How Can I Be Sure God Will Provide For Me?

Ahira Perez-Santelices

July 15, 2020

As the global economy takes a beating due to the pandemic, experts predict an impending global recession. In fact, many companies have started filing for bankruptcy, while some have already shut down their businesses.

As thousands of people lose their jobs, there are a lot of ways we could respond. We may find ourselves worrying about the future, particularly about our family’s financial security.

Perhaps, as we get tired of all the bad news surrounding us, we want to shut the world out and be apathetic. We can also scramble to find ways to help us be secure.

But having the right perspective about our source of security and provision will help us face these difficulties.


Our Limited Earthly Fathers

A few years ago, I saw a nice blanket as I strolled in the mall with my parents. I held it. I squished it. And I muttered, Ugghhhh, gusto ko talaga itong kumot na ito.

I checked the price tag and immediately returned it to the shelf. My dad reached for the blanket and handed it to me, saying, Bilihin mo na. Gagamitin mo naman yan.” 

I told my dad that I didn’t have money for it. I was a fresh graduate back then and had just started with my new job.

That’s when he said one of the sweetest things we long to hear, Ako na magbabayad.” 

He bought me the blanket!

I wish every moment with my dad were like that: I’d ask him for something, and he’d purchase it for me. But my earthly dad is limited. He loved us and would like to give us good gifts, but he had limited resources.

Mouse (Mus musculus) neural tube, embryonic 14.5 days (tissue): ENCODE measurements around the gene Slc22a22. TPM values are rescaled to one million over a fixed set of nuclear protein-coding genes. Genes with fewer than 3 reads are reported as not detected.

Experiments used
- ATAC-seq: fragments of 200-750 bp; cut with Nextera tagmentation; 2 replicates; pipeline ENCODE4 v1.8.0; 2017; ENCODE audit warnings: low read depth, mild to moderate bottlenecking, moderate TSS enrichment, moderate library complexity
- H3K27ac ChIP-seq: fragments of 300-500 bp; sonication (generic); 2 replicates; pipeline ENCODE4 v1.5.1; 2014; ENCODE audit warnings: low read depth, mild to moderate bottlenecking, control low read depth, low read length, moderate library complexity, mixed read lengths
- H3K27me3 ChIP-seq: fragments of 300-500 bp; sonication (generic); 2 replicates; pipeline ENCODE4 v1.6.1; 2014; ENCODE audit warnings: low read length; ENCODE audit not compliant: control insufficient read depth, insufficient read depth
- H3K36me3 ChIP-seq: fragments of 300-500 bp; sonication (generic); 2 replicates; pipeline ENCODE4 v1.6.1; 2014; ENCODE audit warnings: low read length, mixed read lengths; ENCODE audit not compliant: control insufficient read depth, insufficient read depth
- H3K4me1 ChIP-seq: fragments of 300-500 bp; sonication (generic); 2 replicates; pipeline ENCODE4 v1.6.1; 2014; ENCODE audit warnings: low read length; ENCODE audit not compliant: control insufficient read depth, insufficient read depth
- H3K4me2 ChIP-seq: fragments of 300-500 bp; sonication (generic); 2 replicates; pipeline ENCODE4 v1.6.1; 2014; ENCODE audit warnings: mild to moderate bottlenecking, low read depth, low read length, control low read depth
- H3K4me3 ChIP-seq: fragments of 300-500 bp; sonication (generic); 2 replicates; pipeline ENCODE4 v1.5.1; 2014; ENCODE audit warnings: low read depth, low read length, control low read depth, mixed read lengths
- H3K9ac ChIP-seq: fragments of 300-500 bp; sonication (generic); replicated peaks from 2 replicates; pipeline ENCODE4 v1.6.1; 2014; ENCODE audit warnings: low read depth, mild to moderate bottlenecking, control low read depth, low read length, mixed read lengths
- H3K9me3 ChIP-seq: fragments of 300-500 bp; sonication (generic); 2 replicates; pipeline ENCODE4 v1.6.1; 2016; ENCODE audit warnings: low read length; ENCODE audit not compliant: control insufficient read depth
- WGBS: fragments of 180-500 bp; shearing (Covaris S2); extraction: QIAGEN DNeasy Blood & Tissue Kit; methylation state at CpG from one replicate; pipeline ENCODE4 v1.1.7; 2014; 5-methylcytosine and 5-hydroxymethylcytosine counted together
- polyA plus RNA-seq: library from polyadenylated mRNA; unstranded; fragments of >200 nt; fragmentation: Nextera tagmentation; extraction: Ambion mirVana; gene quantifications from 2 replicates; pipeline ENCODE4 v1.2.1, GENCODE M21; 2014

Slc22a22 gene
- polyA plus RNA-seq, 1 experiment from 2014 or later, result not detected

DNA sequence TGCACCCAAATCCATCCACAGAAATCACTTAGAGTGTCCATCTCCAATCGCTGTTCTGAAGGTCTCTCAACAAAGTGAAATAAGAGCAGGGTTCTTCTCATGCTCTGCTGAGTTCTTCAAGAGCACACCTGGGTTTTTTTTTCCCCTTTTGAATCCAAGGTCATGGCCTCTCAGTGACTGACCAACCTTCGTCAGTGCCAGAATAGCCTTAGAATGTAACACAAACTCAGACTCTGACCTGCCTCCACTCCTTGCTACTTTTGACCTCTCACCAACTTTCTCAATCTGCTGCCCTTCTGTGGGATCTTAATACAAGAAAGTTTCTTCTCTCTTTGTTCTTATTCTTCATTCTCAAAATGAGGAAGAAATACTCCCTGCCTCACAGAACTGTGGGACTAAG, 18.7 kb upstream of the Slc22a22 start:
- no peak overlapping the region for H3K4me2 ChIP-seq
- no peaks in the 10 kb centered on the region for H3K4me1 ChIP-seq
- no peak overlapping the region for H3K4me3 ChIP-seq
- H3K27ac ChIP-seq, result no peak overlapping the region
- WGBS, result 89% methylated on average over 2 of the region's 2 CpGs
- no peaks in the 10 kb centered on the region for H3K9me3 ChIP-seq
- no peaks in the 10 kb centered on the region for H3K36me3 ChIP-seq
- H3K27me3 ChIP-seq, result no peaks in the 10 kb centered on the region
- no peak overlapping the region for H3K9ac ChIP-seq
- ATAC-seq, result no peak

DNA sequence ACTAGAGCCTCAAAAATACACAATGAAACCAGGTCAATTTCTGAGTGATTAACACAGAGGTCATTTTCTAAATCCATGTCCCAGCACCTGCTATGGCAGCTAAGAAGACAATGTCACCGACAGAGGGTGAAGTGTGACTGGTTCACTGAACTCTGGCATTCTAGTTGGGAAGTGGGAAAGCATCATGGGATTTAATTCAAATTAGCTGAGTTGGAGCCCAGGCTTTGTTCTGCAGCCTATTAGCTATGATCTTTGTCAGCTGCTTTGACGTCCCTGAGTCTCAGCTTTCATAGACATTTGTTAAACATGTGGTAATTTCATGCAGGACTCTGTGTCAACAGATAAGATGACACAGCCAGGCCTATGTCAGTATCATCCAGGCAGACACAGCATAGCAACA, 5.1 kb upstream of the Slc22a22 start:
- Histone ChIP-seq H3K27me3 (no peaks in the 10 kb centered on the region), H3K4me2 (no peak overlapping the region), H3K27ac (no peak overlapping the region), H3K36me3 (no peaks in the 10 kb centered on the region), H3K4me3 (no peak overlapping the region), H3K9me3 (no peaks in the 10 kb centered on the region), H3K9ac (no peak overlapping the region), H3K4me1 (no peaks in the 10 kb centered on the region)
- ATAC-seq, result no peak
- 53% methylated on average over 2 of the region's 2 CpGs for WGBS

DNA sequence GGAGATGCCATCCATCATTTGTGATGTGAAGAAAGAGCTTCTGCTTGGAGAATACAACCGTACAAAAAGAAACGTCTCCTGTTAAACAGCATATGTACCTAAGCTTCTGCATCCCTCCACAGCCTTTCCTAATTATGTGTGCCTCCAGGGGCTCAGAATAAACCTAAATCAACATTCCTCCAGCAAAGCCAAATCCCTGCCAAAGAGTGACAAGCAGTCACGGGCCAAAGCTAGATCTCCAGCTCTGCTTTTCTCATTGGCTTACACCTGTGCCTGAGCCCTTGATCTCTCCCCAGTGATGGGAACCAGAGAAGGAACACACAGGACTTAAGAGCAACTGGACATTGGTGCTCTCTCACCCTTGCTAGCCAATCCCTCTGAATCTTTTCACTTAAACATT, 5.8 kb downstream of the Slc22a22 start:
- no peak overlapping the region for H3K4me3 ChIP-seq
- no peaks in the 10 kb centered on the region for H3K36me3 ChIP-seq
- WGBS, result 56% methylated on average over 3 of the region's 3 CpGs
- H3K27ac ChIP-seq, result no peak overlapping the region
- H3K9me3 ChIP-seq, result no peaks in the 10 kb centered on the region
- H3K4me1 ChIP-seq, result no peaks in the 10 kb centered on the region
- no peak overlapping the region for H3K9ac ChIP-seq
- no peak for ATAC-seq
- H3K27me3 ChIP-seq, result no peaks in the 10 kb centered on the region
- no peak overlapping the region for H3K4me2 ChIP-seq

How about you? What was your experience with your father?

Did he provide for you in the past? Was he there when you needed something?

Did he play favorites?

Are you fearful of coming to him to ask for anything?

We have different experiences with our earthly fathers, and these experiences affect how we perceive God as our heavenly Father.

Because of these experiences, some of us feel undeserving to approach God. Others feel reluctant to even ask. Others think that God plays favorites because He seems good to others but not to us. Some of us don’t know how to relate with God as a Father, because we never really experienced having one.

We tend to think that God is just like our earthly fathers. But we need to understand that our heavenly Father is incomparably different from them. 


God Is Our Father

Out of all the descriptors that God can use to describe His relationship with us, He chose to reveal Himself as a Father. This is a strong and loving assurance that even though we are sinful, stubborn, broken, and limited, He longs to love, protect, affirm, and provide for us.

How does the Bible describe God as a father?

1. God is gracious.

He who did not spare his own Son but gave him up for us all, how will he not also with him graciously give us all things? 

Romans 8:32

If God, in His loving kindness, freely gave Jesus as a living sacrifice for the forgiveness of our sins and for us to be able to accomplish His purpose, He certainly won’t withhold from us anything else. He will graciously give us all things that we need to accomplish His purpose. 

2. God is unlimited.